why I’m not overly worried

February 1st, 2009

No, I’m not really worried right now. There’s a lot of things going on in the world, many of which are bad, but I’m not concerned- not concerned in that I’m not expecting Armageddon to wake me up at dawn tomorrow, I mean.

And what sparked this off was this post at Absurdity, Allegory and China. Something really irked me about it, and looking back and rereading I may well have misread or read into it more than what was there, but nevermind, I reacted the way I did and it got me pondering.

Which shows two things:

  1. Rereading is always important, especially when what you read provokes a strong reaction; and
  2. Anything that gets you pondering, whether you agree or disagree, whether it’s right or wrong, is good. The key is that you really do ponder. Reacting is not pondering.

Anyways, many people have commented on Maureen Fan’s recent article on the “University Graduate Village Official” programme in the Washington Post, China’s Solution for Unemployed College Grads, State Jobs in the Boonies, but somehow I just can’t see it as news. Well, sure, there’s extra impetus being injected into the programme thanks to the economic crisis, but even so, the programme has been running for what? 2 years now? and is not new. That it is being boosted as one response to the state of the economy is no surprise.

Anyway, looking through that report, I’m not surprised. First of all, because it drags in the old, lazy, Western media tricks. Reference to events in Beijing 20 years ago, for example. That’s a bit rich. Really, the urban economy is not in the state it was in 1989, and it’s the rural areas, not the now affluent cities, that are hard up. And besides, no well-loved top-level official has yet passed away- isn’t that the traditional starting point for such things? And, of course, the obligatory references to the “sending down” of the 60s. Sure, that is presented as a contrast, but is it helpful? Does it contribute to anybody’s understanding of the issue at hand? Wouldn’t a comparison to the barefoot doctors be a little more appropriate? I mean, the current programme is not an attempt to reeducate soft, spoiled urban youth (although they sure as shit could use it), but an attempt to both relieve employment pressure in the cities and boost the quality of administration in rural areas by getting better educated people out where they’re sorely needed.

But the article is not too bad. It does raise some very real problems with the programme, one being the major disconnect between the graduates and the older village officials. For example:

Many of the students are bored and uninterested in remaining in their villages, graduates and some local officials said. Not only are they not trained for rural work but they are not trusted by village leaders.

Well, there’s no surprise. After all, many participating graduates have ulterior motives and see this as a necessary step onto something bigger, brighter and better. Fair enough, in its way, but not terribly helpful for improving the quality of rural administration. And it’s no surprise that village leaders would not trust new graduates. First up, my own parents in law don’t trust me with much farmwork, because I simply don’t know what I’m doing up there. That’s just the way it is. I’m a city boy, an intellectual, and a teacher, they’re farmers. They can’t teach English, and I can’t farm. But I can also see the possibility of a certain amount of resentment of these affluent, confident young people who have enjoyed possibilities not open to older people in the countryside:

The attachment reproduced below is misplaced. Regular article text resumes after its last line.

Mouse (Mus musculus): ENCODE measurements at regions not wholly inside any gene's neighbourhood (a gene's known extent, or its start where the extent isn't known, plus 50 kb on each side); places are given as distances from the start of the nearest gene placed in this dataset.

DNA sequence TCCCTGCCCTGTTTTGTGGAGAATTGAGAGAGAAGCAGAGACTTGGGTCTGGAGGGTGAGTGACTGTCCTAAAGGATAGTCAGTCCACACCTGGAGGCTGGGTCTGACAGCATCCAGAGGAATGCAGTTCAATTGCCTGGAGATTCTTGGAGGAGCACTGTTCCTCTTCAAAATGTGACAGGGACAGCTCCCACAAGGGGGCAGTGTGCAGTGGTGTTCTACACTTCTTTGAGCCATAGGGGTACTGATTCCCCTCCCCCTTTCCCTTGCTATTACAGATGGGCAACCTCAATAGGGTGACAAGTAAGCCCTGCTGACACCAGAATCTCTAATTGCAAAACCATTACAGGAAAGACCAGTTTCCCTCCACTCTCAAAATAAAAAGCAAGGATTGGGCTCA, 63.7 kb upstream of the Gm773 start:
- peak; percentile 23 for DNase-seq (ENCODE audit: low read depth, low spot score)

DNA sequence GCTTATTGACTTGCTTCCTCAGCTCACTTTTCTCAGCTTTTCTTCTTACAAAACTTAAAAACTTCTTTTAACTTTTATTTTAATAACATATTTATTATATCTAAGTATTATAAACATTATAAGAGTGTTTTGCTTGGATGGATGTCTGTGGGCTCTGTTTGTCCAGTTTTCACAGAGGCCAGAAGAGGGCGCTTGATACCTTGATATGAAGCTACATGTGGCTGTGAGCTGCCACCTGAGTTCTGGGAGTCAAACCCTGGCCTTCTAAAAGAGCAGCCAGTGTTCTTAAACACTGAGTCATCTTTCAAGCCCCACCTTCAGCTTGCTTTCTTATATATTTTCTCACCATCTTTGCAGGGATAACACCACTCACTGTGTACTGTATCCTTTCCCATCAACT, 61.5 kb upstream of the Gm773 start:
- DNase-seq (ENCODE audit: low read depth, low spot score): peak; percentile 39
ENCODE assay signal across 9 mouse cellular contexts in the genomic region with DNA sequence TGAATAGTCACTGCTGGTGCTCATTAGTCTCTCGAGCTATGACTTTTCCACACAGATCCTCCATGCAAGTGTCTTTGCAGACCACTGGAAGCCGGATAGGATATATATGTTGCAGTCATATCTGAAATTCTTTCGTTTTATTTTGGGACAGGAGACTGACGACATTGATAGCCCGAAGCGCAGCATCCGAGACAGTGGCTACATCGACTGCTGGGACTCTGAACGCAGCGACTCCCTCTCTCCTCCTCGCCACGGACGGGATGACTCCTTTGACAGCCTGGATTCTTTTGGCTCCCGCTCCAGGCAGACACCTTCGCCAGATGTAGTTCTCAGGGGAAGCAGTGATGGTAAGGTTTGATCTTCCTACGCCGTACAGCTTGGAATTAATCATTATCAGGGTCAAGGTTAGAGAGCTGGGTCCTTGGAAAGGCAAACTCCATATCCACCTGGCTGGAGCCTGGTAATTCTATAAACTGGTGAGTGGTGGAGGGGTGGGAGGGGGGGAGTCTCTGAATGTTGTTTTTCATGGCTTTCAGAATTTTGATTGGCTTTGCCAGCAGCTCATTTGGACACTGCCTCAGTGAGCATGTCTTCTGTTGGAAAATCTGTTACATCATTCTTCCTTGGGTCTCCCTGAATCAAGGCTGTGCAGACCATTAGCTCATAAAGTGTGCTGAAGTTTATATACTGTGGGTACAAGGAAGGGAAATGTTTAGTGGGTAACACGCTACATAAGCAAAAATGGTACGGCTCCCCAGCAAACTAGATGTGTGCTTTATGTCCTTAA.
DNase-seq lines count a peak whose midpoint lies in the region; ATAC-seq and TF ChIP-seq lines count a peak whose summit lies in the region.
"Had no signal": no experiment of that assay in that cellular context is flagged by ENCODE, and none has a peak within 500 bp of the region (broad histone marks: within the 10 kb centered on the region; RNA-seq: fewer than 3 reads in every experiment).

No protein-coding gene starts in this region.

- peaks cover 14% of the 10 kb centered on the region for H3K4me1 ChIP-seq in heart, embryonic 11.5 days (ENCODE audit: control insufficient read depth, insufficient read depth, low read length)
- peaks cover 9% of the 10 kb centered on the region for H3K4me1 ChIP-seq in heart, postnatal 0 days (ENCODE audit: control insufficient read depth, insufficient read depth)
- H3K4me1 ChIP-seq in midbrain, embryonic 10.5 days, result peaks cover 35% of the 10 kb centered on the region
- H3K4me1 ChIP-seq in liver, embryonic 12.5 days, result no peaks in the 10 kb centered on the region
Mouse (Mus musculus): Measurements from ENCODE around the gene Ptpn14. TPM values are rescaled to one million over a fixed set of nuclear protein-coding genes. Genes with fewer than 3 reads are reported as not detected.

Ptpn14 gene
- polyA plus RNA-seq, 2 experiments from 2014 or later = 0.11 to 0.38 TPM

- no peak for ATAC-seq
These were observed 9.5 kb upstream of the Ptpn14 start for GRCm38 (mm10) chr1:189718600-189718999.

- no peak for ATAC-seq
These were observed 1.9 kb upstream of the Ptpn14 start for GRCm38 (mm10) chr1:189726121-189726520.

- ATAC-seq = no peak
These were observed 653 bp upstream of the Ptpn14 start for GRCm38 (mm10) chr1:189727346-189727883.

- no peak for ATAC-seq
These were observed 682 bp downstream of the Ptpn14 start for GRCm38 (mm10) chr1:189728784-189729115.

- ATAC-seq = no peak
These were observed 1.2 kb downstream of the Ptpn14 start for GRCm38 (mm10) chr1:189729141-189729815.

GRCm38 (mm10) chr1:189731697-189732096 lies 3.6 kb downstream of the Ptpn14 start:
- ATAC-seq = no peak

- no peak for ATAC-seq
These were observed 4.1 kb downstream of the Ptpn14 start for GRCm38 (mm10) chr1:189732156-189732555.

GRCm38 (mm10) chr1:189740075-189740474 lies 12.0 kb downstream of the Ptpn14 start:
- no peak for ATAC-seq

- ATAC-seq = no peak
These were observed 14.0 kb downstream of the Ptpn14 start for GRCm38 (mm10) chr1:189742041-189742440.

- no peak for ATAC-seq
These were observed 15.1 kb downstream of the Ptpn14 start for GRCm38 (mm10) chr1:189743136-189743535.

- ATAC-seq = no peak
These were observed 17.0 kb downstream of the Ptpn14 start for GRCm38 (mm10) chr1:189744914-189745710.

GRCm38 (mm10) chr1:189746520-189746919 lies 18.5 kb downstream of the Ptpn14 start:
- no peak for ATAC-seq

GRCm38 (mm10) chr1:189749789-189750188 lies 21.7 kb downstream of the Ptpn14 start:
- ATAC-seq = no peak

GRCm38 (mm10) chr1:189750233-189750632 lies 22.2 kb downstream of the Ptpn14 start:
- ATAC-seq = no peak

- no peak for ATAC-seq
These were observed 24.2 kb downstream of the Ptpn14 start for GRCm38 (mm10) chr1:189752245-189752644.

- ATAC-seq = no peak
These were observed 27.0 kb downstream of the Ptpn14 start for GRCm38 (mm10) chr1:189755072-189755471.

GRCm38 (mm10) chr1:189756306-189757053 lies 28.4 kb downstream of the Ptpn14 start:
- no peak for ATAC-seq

Village committee chiefs, meanwhile, are proud and believe the condition of the village needs no further improvement.

(obviously, I’m reading a lot more into that quotation)

Secondly, everybody who has worked in a Chinese university is familiar with the phenomenon of students with completely unrealistic expectations- and looking back, I’m sure this phenomenon is by no means unique to China:

“At first, I thought I would have the power to suggest or advise the director of the village. But in reality, you cannot do what you want,” Ye said. “The party secretary is the one who decides things. We are like servants without any power.”

Terribly sorry, but I’d be very reluctant to take the advice of any new graduate, regardless of where they graduated from. Study is one thing, experience is necessary to round it out:

Because college graduates lack real work experience, villagers often don’t trust their judgment, Song said.

Exactly.

But the article does end on a brighter note:

In poorer areas, officials seem more welcoming of the graduates. In Shanxi province’s Jishan county, village director Zhao Jianguang promises that graduates will be given some decision-making authority.

“Graduates can help change our way of thinking because they’re more resourceful about searching for information,” said Zhao, director of Xuecun village. “Farmers only learn about policies from local officials, but students can search the Internet and use it to help publicize our village’s products. Right now, we don’t even have an Internet connection.”

Again, exactly. See, the graduates do desperately lack the experience and knowledge of rural affairs of the villagers and older officials, but they do have youth and fresh ideas to contribute.

Now, back to Absurdity, Allegory and China. Like I said, something really irked me about that post, and I think it was the seemingly almost insistent negativity:

There’s a whiff of potential disaster to this ill-advised “boonies” solution. I thought this was why we study history, why we try to learn from past mistakes.

Clearly the programme in question is far from perfect, but isn’t this a little over the top? I mean, does this need to end in disaster? Is sending graduates into the countryside necessarily fanning any flames?

And do we really need vague, not obviously relevant references to recent history?

The country folks have had to carry the city folks a time or two in the not-so-distant past, and I don’t think it’s too much of a stretch to say that it didn’t work out that well back then.

Now, just what is that about? Barefoot doctors? Somehow I don’t think so…. The Great Leap Forward? But how was that country folks carrying city folks? Cultural Revolution? Country folks were in top, then. The first phase of reform and opening up? Again, that began in the countryside, and the countryside was better off than the cities right up until the early 90s, wasn’t it? The wealthy urban/poor rural split is a Jiang phenomenon.

Well, first of all, sure, there is a major cultural disconnect between urban and rural China. And yes, there is misunderstanding, distrust, condescension and resentment. My own wife has said, on numerous occasions she has encountered urban prejudice against rural folks, words to the effect of “Well, fuck ’em, we’ll just stop selling our food to the cities, keep it all for ourselves. Let’s see what these city people do then, eh?”